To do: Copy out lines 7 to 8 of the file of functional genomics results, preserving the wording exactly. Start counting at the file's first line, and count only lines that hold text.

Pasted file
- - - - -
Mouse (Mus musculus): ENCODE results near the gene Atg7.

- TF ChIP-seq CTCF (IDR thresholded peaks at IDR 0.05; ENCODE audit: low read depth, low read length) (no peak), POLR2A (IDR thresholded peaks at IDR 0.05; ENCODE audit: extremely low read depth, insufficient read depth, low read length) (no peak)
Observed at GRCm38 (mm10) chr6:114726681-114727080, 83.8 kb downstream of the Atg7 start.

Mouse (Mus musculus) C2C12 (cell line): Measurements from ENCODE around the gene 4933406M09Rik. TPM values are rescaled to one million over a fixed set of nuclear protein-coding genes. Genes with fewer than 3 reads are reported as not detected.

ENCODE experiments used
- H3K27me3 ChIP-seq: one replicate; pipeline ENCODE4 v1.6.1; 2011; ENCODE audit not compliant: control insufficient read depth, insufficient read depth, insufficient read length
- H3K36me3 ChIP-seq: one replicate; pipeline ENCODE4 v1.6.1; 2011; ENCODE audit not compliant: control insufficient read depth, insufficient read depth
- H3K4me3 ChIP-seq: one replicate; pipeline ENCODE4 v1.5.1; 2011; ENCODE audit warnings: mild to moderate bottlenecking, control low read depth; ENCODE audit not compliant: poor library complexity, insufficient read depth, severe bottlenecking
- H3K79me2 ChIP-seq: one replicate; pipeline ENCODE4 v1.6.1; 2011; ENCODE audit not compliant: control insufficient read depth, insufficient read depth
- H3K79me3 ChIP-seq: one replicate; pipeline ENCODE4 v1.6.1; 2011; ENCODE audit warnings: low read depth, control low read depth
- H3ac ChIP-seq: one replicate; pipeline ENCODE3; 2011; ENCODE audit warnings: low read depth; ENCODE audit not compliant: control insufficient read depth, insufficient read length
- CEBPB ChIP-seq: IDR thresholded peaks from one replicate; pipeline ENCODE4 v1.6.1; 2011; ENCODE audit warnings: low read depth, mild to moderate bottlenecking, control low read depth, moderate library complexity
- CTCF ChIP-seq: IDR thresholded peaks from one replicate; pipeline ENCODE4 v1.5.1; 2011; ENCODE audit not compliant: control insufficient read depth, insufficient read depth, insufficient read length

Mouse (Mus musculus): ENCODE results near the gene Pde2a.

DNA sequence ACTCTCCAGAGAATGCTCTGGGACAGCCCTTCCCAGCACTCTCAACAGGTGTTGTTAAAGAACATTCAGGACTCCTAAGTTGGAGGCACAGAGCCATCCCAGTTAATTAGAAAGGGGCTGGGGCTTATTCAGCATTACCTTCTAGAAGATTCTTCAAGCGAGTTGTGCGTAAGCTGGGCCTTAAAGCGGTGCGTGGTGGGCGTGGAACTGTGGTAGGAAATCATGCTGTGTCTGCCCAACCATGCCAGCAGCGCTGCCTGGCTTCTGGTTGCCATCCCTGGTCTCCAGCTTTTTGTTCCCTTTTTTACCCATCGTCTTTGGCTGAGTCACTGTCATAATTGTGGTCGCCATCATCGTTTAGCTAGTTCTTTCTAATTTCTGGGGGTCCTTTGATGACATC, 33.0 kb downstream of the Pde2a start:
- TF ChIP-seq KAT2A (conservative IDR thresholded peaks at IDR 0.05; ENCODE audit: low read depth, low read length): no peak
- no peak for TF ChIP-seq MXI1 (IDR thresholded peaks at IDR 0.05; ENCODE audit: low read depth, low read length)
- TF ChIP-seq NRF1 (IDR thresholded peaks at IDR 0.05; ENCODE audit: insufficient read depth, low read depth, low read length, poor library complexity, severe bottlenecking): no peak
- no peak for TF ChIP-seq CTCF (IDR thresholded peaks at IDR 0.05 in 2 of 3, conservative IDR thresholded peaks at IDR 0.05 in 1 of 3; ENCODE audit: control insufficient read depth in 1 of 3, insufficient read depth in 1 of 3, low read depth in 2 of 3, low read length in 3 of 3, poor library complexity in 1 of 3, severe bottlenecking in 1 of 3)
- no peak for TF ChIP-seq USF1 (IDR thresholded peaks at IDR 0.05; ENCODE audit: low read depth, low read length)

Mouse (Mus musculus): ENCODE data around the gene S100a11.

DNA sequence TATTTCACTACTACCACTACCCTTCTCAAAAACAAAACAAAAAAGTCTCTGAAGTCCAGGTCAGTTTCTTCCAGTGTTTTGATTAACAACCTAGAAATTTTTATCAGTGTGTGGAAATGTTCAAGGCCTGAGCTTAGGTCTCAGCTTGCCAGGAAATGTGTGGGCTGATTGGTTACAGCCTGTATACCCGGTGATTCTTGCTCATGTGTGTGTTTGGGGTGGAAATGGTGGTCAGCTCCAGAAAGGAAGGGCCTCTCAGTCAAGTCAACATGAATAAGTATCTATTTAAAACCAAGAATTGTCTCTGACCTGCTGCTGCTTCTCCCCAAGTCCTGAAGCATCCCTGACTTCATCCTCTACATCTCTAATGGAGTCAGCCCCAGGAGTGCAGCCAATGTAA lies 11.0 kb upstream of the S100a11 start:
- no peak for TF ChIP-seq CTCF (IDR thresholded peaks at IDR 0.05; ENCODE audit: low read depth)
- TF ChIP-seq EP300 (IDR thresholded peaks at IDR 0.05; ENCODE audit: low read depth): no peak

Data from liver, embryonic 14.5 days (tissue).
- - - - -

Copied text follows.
- H3K36me3 ChIP-seq: one replicate; pipeline ENCODE4 v1.6.1; 2011; ENCODE audit not compliant: control insufficient read depth, insufficient read depth
- H3K4me3 ChIP-seq: one replicate; pipeline ENCODE4 v1.5.1; 2011; ENCODE audit warnings: mild to moderate bottlenecking, control low read depth; ENCODE audit not compliant: poor library complexity, insufficient read depth, severe bottlenecking